Runways to more flights

2010-05-29 08:46

South African airports

are the first thing visitors ­experience in the ­country. After a capital

­injection of R16 billion over the past five years, these points of entry are

­for the most part a good experience.

The Airports Company of South ­Africa’s (Acsa’s) success story can

largely be attributed to the company’s managing ­director Monhla ­Hlahla.

Hlahla is rather unique in that she is at the helm of a successful

state-owned company, which is not weighed down by allegations of ­corruption and

is ­renowned for good service and ­world-class facilities.

She has been Acsa’s boss since ­November 2001 and is not afraid to

speak her mind on matters ­affecting her airports.

Neither does she brook ­inefficiency nor is she fond of being in

the public eye. Rather, she is ­someone who puts her head down and ­finishes her

work.

Among the many things Hlahla has to worry about is runways, which she prioritises.

She says: “If the ­company has a rand to spare, we ­invest in runways. An airport’s worst nightmare is that something

might go wrong with a runway. They are the source of ­our ­income.”

Hlahla says that the accident at the George airport in December

last year where a plane skidded off the runway was the first such occurrence at

an ­Acsa airport.

“We will not accept responsibility for this incident. The civil

aviation ­authority is still investigating the matter but we are convinced that

the runway was not the cause of the ­accident,” she says.

In addition to runways, safety, fuel,

and baggage issues cause most of Hlahla’s ­headaches.

It angers her that people always blame her for ­controversial

matters simply because she happens to be at the helm of a state-controlled

entity.

She says: “I am very seldom wrong and will protect Acsa with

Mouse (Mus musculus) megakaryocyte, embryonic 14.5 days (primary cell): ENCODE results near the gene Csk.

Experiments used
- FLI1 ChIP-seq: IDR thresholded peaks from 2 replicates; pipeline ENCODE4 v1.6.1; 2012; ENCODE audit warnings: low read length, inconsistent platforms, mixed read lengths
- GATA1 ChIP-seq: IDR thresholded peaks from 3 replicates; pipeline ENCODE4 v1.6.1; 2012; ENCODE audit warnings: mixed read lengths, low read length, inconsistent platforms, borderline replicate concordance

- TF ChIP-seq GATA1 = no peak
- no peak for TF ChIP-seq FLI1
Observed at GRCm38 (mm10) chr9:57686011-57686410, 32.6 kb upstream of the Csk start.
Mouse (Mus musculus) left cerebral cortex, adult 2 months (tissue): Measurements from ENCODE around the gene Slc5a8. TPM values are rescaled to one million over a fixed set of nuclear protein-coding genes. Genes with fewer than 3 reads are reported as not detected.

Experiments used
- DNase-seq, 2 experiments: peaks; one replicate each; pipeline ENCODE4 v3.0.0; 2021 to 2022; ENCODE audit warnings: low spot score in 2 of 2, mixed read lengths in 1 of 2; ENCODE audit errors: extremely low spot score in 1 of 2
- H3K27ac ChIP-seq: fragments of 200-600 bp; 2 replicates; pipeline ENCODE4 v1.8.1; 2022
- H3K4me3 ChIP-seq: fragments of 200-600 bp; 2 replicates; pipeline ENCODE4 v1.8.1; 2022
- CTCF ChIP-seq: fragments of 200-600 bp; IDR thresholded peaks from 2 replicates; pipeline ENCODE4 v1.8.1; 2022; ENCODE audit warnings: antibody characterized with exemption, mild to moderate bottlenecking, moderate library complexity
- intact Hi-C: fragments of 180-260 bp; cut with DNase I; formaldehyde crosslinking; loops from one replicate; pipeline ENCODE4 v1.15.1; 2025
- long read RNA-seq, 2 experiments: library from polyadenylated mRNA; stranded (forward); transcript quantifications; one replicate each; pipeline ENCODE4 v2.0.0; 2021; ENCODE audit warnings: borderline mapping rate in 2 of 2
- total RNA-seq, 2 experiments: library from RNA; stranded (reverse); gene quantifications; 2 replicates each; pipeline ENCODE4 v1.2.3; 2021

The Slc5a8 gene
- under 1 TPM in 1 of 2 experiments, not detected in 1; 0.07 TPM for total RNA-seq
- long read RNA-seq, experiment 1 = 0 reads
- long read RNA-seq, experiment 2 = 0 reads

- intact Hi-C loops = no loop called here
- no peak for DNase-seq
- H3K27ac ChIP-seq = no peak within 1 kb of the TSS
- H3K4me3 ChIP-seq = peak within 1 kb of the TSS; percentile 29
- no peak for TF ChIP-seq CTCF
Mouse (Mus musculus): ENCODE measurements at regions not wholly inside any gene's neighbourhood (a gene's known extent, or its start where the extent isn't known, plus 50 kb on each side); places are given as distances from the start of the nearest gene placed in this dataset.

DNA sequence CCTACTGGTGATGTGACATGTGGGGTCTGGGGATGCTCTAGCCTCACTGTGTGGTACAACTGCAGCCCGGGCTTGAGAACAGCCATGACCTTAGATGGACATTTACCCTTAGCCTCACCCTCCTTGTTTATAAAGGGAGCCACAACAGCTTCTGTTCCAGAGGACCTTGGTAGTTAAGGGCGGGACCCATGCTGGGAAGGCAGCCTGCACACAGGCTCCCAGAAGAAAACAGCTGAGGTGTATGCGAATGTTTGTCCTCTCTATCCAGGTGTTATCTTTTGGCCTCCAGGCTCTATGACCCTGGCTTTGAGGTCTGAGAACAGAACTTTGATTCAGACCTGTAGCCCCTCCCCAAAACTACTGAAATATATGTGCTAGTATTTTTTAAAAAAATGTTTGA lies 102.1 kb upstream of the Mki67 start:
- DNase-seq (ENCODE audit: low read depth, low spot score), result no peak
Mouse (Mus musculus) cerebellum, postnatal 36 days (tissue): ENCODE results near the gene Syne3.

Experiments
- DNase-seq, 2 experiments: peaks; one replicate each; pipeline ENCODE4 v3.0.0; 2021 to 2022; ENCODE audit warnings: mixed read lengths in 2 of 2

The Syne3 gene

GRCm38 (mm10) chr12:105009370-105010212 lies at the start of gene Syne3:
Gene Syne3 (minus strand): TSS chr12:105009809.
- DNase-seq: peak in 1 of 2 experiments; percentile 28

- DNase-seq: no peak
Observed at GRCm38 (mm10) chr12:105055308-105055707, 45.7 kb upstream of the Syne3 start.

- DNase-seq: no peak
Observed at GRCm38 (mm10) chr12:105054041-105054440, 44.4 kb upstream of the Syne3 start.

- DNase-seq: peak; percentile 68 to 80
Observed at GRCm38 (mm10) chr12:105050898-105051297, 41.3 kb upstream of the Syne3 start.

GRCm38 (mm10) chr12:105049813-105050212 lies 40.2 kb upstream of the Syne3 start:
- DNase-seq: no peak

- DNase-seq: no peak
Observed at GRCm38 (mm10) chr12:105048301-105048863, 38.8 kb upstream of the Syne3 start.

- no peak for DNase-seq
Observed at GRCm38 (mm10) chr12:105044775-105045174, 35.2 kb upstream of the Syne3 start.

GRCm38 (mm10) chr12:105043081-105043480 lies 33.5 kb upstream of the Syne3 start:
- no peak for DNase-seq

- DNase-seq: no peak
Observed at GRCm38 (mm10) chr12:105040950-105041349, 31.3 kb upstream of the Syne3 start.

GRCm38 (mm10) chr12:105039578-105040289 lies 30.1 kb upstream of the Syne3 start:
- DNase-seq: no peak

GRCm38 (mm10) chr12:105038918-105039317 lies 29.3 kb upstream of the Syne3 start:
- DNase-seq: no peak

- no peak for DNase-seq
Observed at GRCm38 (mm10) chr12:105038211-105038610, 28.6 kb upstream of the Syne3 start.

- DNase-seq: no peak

everything I have because that is my job.”

A large part of her job involves building airport infrastructure,

she says: “I must create value for my shareholders. These shareholders are, in

the final analysis, ­taxpayers.”

According to her, criticism ­of ­Acsa’s development plans which

will increase the cost of flying are ­short-sighted.

“People are inclined to sit and talk about the present and are at

­loggerheads about things like the ­necessity of a new airport in Durban. But

they forget that infrastructure is long-term. At the end of the day one has to

look to the future,” she says.

Eskom, says Hlahla, is a good ­example of what could happen if a

company is myopic.

She hails from Limpopo and says that she would like to see more

South Africans flying. However, she says that existing regulations ­controlling

airports and airways make ­accessibility difficult.

She says: “Many studies have been done to determine how to get more

South Africans to fly. ­Currently, the 3% of the population who fly are

­subsidised by all ­taxpayers in the country.

“One study revealed that money is not the number one problem.

­Instead, we have discovered that transport to and from airports is the major

­deterrent.

“If, for instance, people fly to ­Durban, they want to know how

they are going to get to where they want to be if they don’t have

transport.”

One option under consideration, she says, is the re-introduction of

late-night local flights.

“Long ago there were midnight flights that were very cheap. Owing

to ­regulations, these were ­discontinued.

“Now we are left with fantastic ­airports that are closed in the

evening.

“Bringing back such flights would mean revising airports and

­airways’ economic and ­regulatory ­environment.”

Hlahla says that there will soon be a new regulation that will

spell out ­the costs involved in air travel: “I am ­always blamed for escalating

airport taxes, which, in turn, make flying more expensive.

“But do you know that the portion of taxes that come to Acsa only

amounts to R52 per ticket?

“And that is after the latest increases were ­approved.

“The big problems are rather things like airways’ fuel levy. This

serves to buttress airways in respect of the oil price movements.”

Hlahla manages 10 airports in South Africa including OR Tambo, King

Shaka and Cape Town ­International.

She has no intention of leaving ­Acsa any time soon. Thank heavens.
 


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